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July 1968

Glomus Jugulare Tumors: II. Pathology

Arch Otolaryngol. 1968;88(1):6-10. doi:10.1001/archotol.1968.00770010008004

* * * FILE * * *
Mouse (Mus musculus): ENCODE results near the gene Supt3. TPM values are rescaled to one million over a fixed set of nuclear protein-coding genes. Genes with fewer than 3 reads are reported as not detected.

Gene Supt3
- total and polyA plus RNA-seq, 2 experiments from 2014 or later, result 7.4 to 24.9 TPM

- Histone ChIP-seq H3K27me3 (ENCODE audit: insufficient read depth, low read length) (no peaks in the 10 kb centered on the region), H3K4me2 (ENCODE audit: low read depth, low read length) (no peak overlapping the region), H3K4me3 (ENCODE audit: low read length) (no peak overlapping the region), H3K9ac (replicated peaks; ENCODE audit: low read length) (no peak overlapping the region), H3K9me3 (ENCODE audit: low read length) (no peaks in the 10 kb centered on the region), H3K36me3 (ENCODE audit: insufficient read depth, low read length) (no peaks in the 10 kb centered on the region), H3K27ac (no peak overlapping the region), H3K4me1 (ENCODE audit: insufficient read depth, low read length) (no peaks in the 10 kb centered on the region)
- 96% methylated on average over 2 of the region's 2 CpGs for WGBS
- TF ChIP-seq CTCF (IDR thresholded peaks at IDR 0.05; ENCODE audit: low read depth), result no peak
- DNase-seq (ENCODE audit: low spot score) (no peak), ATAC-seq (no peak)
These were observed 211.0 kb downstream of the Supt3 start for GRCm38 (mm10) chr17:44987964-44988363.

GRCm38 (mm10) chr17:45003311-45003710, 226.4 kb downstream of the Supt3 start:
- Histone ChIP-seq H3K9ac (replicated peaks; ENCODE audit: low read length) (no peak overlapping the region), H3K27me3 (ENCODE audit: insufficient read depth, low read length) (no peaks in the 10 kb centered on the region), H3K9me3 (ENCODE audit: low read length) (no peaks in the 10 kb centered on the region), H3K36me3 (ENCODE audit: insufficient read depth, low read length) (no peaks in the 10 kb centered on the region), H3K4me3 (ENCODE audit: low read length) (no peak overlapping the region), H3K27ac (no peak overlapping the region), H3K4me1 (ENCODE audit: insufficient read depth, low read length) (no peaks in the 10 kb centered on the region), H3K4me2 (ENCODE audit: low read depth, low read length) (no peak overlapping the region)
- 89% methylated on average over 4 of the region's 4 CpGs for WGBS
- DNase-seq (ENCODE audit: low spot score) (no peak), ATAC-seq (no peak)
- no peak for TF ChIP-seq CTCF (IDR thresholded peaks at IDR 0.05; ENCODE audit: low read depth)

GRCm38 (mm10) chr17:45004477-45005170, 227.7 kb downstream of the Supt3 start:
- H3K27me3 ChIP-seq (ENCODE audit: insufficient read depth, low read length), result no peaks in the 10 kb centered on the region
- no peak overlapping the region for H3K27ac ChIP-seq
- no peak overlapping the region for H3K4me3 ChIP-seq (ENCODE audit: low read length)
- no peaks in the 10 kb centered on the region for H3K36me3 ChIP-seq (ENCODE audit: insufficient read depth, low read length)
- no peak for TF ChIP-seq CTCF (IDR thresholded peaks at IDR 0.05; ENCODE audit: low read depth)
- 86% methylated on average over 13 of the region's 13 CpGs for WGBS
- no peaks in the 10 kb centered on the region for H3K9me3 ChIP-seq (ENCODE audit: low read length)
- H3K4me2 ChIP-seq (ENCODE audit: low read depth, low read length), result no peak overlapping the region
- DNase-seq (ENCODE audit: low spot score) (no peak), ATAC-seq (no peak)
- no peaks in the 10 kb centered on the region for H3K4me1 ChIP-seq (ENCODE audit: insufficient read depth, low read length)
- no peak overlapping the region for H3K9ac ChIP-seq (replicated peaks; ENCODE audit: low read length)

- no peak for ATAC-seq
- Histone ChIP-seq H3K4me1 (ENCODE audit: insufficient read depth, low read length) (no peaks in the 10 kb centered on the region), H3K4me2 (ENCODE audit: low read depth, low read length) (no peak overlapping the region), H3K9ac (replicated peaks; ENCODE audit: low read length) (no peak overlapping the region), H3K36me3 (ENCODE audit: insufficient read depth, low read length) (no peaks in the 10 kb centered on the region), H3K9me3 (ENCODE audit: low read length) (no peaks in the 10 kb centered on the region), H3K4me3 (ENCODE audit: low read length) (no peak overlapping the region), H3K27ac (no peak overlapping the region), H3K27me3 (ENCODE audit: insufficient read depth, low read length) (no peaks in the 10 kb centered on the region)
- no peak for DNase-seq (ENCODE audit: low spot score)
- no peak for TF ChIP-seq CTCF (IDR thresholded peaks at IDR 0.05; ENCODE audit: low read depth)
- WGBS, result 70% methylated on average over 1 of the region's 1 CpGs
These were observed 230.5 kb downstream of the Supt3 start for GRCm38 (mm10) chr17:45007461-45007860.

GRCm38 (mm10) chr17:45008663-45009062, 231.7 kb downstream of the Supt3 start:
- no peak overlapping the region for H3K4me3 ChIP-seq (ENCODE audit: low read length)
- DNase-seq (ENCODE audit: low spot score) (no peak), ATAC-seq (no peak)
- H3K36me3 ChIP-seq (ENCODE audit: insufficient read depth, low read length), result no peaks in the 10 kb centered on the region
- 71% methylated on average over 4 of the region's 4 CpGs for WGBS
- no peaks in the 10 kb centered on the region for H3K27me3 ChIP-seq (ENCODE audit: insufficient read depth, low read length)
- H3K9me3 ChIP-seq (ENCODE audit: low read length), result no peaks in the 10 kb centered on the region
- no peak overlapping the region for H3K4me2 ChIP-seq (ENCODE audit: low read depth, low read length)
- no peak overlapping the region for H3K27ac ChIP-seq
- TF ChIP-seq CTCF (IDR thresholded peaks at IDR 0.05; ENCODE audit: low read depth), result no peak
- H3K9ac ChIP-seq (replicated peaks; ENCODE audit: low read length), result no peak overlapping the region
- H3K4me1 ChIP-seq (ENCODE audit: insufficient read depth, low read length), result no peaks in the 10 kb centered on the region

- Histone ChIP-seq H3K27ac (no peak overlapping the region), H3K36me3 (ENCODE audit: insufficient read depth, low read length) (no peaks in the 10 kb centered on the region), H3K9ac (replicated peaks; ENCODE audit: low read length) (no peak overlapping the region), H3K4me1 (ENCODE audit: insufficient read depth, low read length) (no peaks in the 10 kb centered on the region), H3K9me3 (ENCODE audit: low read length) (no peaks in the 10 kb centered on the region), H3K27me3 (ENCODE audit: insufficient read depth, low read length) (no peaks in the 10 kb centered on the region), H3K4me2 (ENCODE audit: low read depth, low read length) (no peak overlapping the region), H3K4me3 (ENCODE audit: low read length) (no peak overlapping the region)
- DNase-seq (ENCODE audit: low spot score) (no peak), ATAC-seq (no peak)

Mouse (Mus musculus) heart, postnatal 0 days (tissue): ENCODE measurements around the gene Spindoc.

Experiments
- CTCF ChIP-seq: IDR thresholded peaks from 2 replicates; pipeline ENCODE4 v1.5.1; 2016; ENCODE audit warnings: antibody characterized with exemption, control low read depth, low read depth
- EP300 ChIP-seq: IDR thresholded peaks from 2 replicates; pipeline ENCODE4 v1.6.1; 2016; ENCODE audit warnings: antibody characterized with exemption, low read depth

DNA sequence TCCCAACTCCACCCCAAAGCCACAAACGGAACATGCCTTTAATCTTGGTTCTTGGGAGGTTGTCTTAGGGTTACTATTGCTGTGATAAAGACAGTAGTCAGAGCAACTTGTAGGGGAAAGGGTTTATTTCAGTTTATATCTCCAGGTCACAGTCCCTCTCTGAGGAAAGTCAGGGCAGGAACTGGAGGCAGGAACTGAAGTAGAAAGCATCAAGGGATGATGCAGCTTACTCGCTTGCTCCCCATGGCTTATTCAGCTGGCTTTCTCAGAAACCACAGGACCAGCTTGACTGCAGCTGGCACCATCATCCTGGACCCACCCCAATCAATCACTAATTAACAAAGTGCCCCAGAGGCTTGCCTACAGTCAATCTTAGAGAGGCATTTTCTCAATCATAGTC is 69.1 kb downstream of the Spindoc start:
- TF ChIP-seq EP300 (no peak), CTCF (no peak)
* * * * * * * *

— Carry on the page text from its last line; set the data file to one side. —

THE REPORT of the tissue removed from the middle ear and mastoid cavity of the original case was as follows: "a fragment of tissue measuring 9.7 mm covered with a squamous cell layer and immediately beneath this layer is an unusual tumor structure. Large tumor cells in groups are separated by dense fibrous tissue septa which contain dilated vessels. The groups of tumor cells are bordered by capillaries and form small alveolar structures. This alveolar arrangement of the tumor cells is not always distinct and they show compressed cord-like structures in places. The well-preserved tumor cells are large and polyhedral and their nuclei are rather small and not hyperchromatic. The large cytoplasm is frequently vacuolated and this vacuolization may obscure cell outlines. The oval nuclei are uniform, although there are areas in which the tumor cell nuclei vary in shape. There are no mitotic figures (Fig 1 and 2).


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